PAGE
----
Kipsiro relishes golden race

Kipsiro relishes golden race

Uganda's Moses Kipsiro took the first athletics gold of the Commonwealth Games after workers triumphed in their own desperate race to repair the track and get the infield ready at the Jawaharlal Nehru Stadium.

Wednesday's other big winner was Leisel Jones who grabbed her eighth career Commonwealth Games gold on as six titles in the pool kept Australia clear of hosts India at the top of the medal table on the third day of competition in Delhi.

India's sharpshooters, wrestlers and weightlifters gave the host nation six golds on day three, Gagan Narang and Anisa Sayyid both collecting their second of the Games on the shooting range and an African swimmer won a rare major competition gold for the continent in the pool.

Problems, though, continued to dog organisers but the first evening of the athletics got under way on schedule, albeit in front of a sparse crowd, after an army of workers toiled night and day at the stadium to fix damage caused during Sunday's opening ceremony.

"There was some damage to the athletics track and the in-field was in very poor condition and some general cleaning-up (had) to be done and the workers responded to this overnight," said Michael Fennell, head of the Commonwealth Games Federation.

Three hours before the eight-day athletics competition began an army of workers was still struggling to prepare the shot put ring, erect the net around the hammer ring, put up hoardings, and assemble the medal podiums.

One group were shovelling buckets of thick mud out of the steeplechase water jump and using a cycle-wheelbarrow contraption to ferry it away.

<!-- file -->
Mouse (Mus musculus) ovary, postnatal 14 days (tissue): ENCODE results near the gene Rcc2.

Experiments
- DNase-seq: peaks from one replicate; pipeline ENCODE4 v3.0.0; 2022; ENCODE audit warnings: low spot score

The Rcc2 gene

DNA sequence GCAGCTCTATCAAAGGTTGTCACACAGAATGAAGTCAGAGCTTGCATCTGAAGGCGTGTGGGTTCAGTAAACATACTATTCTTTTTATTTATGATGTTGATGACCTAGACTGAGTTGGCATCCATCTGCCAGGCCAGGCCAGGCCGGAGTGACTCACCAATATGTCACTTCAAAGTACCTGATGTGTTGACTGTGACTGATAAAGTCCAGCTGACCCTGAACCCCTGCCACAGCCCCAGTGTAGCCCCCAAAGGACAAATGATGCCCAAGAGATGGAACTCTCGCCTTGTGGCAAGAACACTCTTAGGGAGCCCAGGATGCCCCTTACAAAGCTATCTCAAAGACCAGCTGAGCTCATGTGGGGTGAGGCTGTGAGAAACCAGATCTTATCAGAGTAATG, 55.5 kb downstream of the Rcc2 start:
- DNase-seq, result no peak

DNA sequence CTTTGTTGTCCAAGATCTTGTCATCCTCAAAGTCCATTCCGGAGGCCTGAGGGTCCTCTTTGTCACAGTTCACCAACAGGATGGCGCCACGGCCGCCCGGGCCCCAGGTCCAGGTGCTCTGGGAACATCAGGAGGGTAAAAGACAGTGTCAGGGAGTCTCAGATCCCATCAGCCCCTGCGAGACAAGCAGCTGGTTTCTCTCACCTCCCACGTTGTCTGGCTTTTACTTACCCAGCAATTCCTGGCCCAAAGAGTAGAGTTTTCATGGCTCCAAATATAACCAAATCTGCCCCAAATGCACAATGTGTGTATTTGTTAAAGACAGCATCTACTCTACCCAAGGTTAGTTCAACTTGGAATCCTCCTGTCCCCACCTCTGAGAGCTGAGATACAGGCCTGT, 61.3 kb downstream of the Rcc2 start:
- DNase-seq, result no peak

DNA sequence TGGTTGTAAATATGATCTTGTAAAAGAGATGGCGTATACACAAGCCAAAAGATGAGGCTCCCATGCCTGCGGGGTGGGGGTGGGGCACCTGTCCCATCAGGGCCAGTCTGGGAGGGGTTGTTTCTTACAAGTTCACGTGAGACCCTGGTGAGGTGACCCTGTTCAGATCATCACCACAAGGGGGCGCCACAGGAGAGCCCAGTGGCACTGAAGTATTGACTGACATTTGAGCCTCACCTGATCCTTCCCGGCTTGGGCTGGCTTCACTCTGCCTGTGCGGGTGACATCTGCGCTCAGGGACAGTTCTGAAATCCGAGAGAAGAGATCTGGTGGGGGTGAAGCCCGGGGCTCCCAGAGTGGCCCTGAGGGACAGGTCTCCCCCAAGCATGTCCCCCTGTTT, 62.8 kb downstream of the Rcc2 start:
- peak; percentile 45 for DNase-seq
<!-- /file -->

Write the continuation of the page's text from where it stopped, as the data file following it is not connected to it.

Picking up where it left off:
Kipsiro outsprinted Kenyan former world champion Eliud Kipchoge over the last lap to win the 5 000m on the track but the day belonged to the green and gold clad swimmers of Australia.

Jones led a podium sweep for her country in the 200m breaststroke to become the 10th most successful athlete in Games history, just two medals short of fellow Australian swimmers Ian Thorpe and Susie O'Neill who share the biggest career hauls.

The three-times Olympic champion was pushed all the way by 17-year-old Tessa Wallace but stormed home to win by 0.22 seconds.

"It was a very tough race. To get away with a win here is great," Jones, 25, said.

Emily Seebohm, who is competing in eight events in Delhi, got her first gold in the 100 backstroke after finishing second behind compatriot Alicia Coutts in the 100 freestyle, while Matthew Cowdrey won the men's 50 freestyle for para-athletes.

Wins in the relays combined with three golds on the cycling track and three in gymnastics contributed to Australia's total tally of 21.

India are second with 11 golds, England third with six while Malaysia and South Africa share fourth with three.

While Kenyans were expected to be among the medal contenders of an athletics competition missing big names like sprinters Usain Bolt and Asafa Powell, they were not expected to take any in the pool.

Jason Dunford bucked those expectations with his victory in the men's 50 metres butterfly, his country's first Commonwealth Games swimming medal.

"There are a lot of Kenyans in the crowd tonight and to hear the anthem, it's amazing," he said. - Reuters

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